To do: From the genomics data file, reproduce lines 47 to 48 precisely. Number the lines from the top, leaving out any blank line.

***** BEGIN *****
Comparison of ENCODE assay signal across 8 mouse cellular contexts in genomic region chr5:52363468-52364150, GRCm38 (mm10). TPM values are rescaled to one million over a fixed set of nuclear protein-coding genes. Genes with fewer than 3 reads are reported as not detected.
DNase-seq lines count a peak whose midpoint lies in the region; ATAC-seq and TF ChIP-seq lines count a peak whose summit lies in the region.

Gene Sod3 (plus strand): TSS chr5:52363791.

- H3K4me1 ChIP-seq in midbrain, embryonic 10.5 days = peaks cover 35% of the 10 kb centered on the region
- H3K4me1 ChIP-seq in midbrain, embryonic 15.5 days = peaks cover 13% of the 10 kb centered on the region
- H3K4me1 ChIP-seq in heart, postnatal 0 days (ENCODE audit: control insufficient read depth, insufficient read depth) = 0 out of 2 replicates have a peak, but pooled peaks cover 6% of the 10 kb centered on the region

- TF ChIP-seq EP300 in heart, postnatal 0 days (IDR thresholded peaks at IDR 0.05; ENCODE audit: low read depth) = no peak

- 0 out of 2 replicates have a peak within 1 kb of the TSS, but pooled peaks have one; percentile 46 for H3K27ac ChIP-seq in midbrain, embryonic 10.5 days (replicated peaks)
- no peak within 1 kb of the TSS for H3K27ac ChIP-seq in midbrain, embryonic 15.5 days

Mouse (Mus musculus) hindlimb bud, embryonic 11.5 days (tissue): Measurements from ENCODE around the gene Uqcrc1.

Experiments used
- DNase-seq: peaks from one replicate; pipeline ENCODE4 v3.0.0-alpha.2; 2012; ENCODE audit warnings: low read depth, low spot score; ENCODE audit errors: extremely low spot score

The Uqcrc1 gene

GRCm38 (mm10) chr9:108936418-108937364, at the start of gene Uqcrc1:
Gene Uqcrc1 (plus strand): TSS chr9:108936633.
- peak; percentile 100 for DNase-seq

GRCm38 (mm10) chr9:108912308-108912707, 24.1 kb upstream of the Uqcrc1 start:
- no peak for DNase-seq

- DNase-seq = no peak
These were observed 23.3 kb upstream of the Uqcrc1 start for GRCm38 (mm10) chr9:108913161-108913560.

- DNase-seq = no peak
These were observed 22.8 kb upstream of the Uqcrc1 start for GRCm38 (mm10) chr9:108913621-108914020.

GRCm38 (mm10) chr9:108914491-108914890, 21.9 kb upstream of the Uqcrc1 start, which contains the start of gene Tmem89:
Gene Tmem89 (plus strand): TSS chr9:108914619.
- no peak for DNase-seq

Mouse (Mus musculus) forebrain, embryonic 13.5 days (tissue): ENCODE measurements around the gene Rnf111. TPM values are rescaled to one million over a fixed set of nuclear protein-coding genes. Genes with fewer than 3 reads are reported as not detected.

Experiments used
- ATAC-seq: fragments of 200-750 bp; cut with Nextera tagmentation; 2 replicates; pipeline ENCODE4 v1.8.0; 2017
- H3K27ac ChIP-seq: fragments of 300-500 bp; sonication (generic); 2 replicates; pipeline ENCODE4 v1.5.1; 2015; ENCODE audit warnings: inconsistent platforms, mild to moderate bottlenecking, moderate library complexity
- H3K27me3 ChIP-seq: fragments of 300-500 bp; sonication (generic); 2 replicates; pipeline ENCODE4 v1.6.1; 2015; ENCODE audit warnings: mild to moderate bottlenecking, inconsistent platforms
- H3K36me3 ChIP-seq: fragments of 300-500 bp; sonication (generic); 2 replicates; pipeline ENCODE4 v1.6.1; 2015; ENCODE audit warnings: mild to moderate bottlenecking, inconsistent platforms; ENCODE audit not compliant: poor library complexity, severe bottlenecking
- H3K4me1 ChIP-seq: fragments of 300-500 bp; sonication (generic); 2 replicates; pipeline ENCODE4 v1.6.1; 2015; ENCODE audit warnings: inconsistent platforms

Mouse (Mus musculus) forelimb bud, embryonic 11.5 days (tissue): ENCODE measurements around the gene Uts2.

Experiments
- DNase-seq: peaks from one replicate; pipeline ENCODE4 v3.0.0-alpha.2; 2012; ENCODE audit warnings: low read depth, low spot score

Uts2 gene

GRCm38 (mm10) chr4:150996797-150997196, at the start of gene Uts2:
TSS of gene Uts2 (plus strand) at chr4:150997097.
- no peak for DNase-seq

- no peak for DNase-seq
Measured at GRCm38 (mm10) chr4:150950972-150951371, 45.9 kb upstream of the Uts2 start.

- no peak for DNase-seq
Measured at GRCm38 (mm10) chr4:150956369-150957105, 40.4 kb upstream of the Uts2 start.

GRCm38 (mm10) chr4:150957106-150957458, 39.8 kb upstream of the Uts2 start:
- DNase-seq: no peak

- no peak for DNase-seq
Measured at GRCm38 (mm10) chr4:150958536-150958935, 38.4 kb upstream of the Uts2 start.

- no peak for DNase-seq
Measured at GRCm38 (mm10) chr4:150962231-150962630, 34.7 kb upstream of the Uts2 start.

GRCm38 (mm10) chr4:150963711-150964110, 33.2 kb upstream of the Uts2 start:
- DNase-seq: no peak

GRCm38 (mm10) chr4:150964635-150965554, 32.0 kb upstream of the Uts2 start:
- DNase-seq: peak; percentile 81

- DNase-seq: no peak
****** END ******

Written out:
Measured at GRCm38 (mm10) chr4:150958536-150958935, 38.4 kb upstream of the Uts2 start.

- no peak for DNase-seq